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Chemistry Olympics: A marathon in PPE and optimized jumping blades

by Rowan Walrath
June 29, 2024 | A version of this story appeared in Volume 102, Issue 20


Running a marathon dressed as a scientist

Stephen Cochrane runs the London Marathon while wearing a white lab coat, safety glasses, blue nitrile gloves, full-length dark pants, and close-toed shoes. He carries a small graduated cylinder. Behind him, Big Ben cuts a figure against the sky.
PPE on the run: Stephen Cochrane claimed the Guinness World Record for "fastest marathon dressed as a scientist" at the London Marathon in April 2024.

Stephen Cochrane wasn’t far along on the London Marathon route when he remembered why lab coats aren’t made for running. Reusable ones like his are thick and heavy, trapping body heat—especially the kind of heat generated by distance runners like Cochrane. Splashing water over himself to cool down only made the coat heavier. The nitrile gloves weren’t doing him any favors either. Sweat pooled in the impermeable blue elastic, spurring Cochrane to wave his hands overhead whenever he could to let the liquid drip out.

But Cochrane had a job to do. The Queen’s University Belfast professor and organic chemist had learned from a student about 4 months prior that there was a Guinness World Record for “fastest marathon dressed as a scientist.” The previous record-setter’s finish time was much slower than Cochrane usually ran, including in several World Marathon Majors—Berlin, Boston, and Chicago. Cochrane immediately set out to beat that record.

On April 21, Cochrane crossed the London Marathon finish line at 2 hours 48 minutes and 51 seconds wearing full personal protective equipment (PPE): lab coat, nitrile gloves, safety glasses, and full-length pants, carrying a 50-mL graduated cylinder. Guinness adjudicators were on-site to crown him as the record holder.

“Some people have this idea that professors are boring, dreary people who just hide away in labs or sit in their offices all day,” Cochrane tells Newscripts. “It’s nice to show the more human side.”

Cochrane is also awaiting Guinness certification for “fastest half-marathon dressed as a scientist,” a title he set out to achieve in March at the Portadown Running Festival in Northern Ireland. He says he’s submitted “a mountain of evidence” because no adjudicators were present.

If someone breaks his record and the new time is still within his running capabilities, Cochrane says he’d don PPE and set out again. But this time, he’d wear a more lightweight lab coat.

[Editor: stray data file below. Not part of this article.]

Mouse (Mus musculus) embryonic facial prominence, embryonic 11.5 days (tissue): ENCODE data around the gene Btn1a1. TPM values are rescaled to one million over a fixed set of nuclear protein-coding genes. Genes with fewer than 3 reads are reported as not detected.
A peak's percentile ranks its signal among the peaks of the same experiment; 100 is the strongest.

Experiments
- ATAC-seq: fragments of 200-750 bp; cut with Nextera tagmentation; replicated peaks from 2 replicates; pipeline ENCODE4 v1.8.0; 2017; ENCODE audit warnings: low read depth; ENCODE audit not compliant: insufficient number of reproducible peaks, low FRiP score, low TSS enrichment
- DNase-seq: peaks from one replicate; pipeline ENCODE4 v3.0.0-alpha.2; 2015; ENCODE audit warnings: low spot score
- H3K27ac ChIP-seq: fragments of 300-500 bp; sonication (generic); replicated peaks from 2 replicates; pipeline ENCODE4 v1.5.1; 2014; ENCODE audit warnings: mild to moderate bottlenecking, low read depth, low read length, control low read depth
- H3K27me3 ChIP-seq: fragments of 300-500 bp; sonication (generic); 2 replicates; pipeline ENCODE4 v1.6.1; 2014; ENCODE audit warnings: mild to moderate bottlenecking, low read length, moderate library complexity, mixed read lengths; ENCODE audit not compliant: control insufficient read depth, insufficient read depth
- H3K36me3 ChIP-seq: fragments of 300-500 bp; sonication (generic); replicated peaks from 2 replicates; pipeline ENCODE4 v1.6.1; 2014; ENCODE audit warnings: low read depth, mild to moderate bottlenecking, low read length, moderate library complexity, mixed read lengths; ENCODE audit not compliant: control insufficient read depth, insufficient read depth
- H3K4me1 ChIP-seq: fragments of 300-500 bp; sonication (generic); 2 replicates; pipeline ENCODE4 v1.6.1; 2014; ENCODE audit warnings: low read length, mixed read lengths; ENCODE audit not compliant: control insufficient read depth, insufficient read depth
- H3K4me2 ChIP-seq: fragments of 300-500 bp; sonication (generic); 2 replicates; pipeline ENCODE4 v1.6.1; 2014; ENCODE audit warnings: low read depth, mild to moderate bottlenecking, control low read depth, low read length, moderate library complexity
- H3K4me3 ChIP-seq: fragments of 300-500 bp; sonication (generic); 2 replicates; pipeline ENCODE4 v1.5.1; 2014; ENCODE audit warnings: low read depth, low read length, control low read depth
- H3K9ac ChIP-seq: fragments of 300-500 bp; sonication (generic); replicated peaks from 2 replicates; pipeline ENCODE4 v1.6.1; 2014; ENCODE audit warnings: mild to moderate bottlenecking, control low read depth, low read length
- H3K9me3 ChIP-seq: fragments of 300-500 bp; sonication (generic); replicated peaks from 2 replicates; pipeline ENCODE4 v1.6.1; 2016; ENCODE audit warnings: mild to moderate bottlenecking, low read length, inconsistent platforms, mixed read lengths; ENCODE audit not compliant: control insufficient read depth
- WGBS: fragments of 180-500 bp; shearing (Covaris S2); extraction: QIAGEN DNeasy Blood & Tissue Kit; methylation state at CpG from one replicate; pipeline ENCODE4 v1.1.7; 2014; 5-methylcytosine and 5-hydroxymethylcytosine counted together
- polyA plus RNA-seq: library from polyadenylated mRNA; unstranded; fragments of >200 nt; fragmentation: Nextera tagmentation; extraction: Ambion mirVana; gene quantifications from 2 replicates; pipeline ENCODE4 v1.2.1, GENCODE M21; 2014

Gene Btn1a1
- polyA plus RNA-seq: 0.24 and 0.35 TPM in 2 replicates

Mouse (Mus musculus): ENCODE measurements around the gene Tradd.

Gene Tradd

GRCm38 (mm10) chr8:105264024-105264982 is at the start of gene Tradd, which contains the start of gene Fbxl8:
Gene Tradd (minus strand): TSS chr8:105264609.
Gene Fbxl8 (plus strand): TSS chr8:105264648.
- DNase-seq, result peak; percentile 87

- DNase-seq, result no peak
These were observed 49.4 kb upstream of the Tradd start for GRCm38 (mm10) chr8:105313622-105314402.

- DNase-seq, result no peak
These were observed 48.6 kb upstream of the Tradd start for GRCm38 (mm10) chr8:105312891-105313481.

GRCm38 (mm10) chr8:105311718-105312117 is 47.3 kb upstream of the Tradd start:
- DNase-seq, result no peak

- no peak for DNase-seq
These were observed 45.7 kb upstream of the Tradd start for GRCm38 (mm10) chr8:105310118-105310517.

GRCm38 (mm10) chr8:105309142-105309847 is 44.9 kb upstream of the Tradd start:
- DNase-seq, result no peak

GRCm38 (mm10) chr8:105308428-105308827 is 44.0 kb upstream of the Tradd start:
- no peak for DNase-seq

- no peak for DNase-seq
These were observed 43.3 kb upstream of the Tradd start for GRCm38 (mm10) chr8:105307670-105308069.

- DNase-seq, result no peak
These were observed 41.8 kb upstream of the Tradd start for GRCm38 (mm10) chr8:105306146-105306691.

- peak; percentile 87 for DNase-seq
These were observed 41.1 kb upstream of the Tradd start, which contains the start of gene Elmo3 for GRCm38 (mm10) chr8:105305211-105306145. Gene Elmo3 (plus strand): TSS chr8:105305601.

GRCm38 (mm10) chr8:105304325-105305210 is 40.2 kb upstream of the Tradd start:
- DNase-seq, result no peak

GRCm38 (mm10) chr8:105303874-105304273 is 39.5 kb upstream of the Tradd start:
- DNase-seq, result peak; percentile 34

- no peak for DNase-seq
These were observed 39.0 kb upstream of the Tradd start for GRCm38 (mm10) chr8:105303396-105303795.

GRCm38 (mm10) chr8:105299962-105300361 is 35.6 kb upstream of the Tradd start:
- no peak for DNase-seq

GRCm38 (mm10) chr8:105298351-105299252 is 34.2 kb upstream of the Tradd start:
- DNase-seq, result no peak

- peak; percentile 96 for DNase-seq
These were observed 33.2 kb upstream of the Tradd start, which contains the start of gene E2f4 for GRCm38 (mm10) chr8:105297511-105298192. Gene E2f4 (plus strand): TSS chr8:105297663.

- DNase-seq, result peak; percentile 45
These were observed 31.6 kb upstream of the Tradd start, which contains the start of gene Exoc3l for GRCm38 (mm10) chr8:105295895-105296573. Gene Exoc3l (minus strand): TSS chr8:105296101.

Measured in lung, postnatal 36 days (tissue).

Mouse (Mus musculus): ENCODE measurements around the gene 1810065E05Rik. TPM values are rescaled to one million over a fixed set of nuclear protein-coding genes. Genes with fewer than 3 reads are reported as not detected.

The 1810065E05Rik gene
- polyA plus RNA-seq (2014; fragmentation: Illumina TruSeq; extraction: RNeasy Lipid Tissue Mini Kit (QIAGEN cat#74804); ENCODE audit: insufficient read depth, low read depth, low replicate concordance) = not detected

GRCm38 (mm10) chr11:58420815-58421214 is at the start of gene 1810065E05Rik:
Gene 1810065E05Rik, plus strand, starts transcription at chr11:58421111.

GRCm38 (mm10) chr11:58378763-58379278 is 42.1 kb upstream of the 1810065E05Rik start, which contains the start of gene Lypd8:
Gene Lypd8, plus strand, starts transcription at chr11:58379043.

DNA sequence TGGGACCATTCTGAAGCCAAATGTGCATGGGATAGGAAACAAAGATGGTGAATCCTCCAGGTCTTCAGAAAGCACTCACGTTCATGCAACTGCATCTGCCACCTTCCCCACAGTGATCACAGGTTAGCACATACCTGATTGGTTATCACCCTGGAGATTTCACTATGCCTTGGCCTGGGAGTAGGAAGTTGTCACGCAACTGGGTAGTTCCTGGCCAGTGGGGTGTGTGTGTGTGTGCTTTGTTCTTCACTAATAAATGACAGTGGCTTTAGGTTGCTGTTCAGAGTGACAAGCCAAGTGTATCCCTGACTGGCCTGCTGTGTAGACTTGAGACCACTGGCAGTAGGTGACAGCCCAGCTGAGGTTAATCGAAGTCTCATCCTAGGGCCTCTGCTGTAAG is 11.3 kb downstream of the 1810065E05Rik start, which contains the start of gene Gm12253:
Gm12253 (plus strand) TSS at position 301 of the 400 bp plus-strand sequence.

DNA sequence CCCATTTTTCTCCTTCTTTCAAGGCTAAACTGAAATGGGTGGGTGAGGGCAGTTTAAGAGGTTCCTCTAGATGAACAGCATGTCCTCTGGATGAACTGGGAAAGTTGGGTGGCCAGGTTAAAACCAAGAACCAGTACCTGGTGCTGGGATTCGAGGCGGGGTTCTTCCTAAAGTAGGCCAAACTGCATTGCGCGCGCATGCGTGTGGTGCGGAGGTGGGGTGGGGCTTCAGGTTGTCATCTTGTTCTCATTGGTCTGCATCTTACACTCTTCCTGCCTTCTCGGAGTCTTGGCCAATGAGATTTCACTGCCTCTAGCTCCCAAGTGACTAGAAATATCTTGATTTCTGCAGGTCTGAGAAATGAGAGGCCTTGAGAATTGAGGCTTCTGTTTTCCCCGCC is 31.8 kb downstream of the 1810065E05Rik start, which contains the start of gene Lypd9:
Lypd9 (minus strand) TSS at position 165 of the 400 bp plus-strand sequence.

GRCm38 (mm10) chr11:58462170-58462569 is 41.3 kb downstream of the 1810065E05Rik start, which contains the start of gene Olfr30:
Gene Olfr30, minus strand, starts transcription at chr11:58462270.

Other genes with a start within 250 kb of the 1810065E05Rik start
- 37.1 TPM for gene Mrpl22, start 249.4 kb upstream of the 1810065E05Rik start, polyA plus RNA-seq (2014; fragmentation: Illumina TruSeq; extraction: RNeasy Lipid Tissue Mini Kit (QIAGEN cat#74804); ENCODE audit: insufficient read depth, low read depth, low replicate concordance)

Better jumping blades for Paralympians

A close-up of the sole of a jumping blade against a dark background.
Credit: ENSTA Paris
Physics in action: Scientists with ENSTA Paris are working to optimize jumping blades for Paralympic athletes.

Paralympic runners have similarly pragmatic concerns when it comes to gear. Athletes with amputations below their knees wear jumping blades made of carbon fiber: hyper-rigid, gently curved appendages that act like springs, compressing when they strike the ground and returning the stored energy to the runner at takeoff.

Athletes prefer more rigid blades because they store more potential energy. But they can cause injuries—particularly where the prosthesis meets the leg and at joints—because the blades send shock waves through the sensitive flesh and bone.

A team of researchers at ENSTA Paris has been working to solve this problem. Élodie Doyen, Fabien Szmytka, and Jean-François Semblat set out to recreate in the lab the conditions of a long-jump event, designing a machine with a custom mount and cameras to precisely track the movements of the blades. They found that the type of sole on the blade and the angle at which it struck the ground most heavily influenced the blade’s stiffness and, in turn, the potential energy it could store, suggesting a path to optimize the prosthesis (Sci. Rep. 2023, DOI: 10.1038/s41598-023-31981-2).

Adjustments to the sole and to the contact between the blade and the residual limb are promising solutions, Szmytka says, “because they can be easily adapted to each athlete.”

He, Doyen, and Semblat have already begun working on new designs in partnership with the French Handisport Federation through its Sciences 2024 initiative. The updated blades won’t be ready in time for this year’s Paralympic Games because the researchers need time to test them: athletes need at least 1 year to get used to a specific material before they can jump safely with it, Doyen says. Still, the research should lay a foundation for Paralympians in the future, even as soon as the 2028 Los Angeles Games.

As Doyen tells Newscripts: “Real physics is a very complicated thing.”


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